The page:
Ontario – Raymond Massey

Each month, the Sip Advisor will alphabetically travel Canada, discovering the best each province has to offer in a variety of subjects. We will also feature a drink the area is known for. Today, we journey to Ontario, which likes to think of itself as the center of the universe. Does that theory hold up? Let’s find out:

Motto: “Loyal she began, loyal she remains” – This has some abusive vibes to it…

Food: While popular across the country – and even internationally – Tim Hortons is an institution in Ontario. It was founded in Hamilton in 1964 by hockey star Tim Horton. The company’s headquarters are now in Toronto. As of 2022, there were 1,713 Tim Hortons locations in Ontario, accounting for 48 per cent of all the chain’s locations in Canada. I can attest, Tim Hortons donut holes, called Timbits, are quite addictive.

Drink: The Labatt Brewing Company was founded by John Labatt in 1847 in London, back when the area was known as Canada West, rather than Ontario. The company is headquartered in Toronto, but is now owned by the Anheuser-Busch InBev conglomerate. Labatt is the largest brewery in Canada, with brands including Labatt Blue (lager) and Labatt 50 (ale).

Tim Hortons

Site to See: Niagara Falls, on the border of Ontario and New York State, is the top tourist attraction in the province. Most fascinating to me is the number of daredevils who have tried to survive going over the falls. Sadly, many did not live to tell the tale, including those who used the falls to commit suicide. An estimated 5,000 bodies have been found in the waters below the falls between 1850 and 2011.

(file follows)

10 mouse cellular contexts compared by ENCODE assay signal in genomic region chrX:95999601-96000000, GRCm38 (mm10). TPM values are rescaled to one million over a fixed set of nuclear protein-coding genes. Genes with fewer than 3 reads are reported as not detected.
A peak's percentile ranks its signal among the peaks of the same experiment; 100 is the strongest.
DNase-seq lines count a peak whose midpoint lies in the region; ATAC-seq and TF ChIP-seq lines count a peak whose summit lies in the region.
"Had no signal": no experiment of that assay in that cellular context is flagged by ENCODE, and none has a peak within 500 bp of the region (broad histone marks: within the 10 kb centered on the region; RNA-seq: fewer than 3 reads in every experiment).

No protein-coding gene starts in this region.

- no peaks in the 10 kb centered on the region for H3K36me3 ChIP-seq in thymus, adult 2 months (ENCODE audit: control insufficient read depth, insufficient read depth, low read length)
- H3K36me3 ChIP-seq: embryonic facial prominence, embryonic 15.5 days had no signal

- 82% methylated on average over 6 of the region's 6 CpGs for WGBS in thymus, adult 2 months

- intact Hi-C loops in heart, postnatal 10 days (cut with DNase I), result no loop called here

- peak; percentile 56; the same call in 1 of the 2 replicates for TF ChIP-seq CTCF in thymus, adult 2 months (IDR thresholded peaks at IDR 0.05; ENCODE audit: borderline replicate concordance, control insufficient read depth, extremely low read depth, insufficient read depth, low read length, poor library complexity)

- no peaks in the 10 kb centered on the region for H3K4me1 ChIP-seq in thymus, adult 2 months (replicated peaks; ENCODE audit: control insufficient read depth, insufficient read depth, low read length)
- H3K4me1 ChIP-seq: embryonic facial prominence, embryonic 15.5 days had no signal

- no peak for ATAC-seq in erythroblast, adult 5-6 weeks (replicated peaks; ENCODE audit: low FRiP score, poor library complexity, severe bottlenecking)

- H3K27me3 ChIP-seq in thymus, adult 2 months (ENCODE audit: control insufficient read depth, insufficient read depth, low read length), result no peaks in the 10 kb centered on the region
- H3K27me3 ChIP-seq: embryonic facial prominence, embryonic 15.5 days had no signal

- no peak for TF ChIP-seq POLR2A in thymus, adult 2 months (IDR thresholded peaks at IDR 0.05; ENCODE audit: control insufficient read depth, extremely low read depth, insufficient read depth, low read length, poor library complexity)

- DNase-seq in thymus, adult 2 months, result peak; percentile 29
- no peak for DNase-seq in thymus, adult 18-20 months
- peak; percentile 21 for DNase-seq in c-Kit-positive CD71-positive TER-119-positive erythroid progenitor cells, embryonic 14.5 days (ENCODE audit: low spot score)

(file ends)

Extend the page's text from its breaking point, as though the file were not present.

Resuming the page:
Street: Yonge Street in Toronto was, for a time, called the longest street in the world by the Guinness Book of World Records. Although this was a mistake, one title that has remained is ‘Main Street Ontario’. Notable sites along the route include the Eaton Centre shopping mall and Dundas Square, where a number of eating, entertainment and shopping options can be found.

TV Show: I’ve enjoyed a number of series set in Ontario, chief among them Letterkenny. The show highlights the lives of those living in the country community, based on star Jared Keeso’s hometown of Listowel. The townsfolk are broken up between being hicks, jocks, skids and natives. The quick dialogue has created many popular catchphrases and added numerous idioms to the lexicon.

Movie: Scott Pilgrim vs. the World, starring Michael Cera, is about a young man pursuing the girl of his dreams, only to find out he has to defeat her seven evil exes to be with her. The film, based on the Scott Pilgrim graphic novel series, uses many video game references. It’s set in Toronto, featuring landmarks such as Casa Loma, St. Michael’s College School and a Toronto Public Library location.

Niagara Falls

Book/Author: Margaret Atwood, born in Ottawa, is a Canadian literary icon. Atwood has published numerous works, including 18 novels, 18 books of poetry, eight children’s books and two graphic novels. Perhaps her most notable work is The Handmaid’s Tale, which was adapted into a 2017 TV series. Among her many accolades, Atwood received the Order of Canada in 1981 and Order of Ontario in 1990.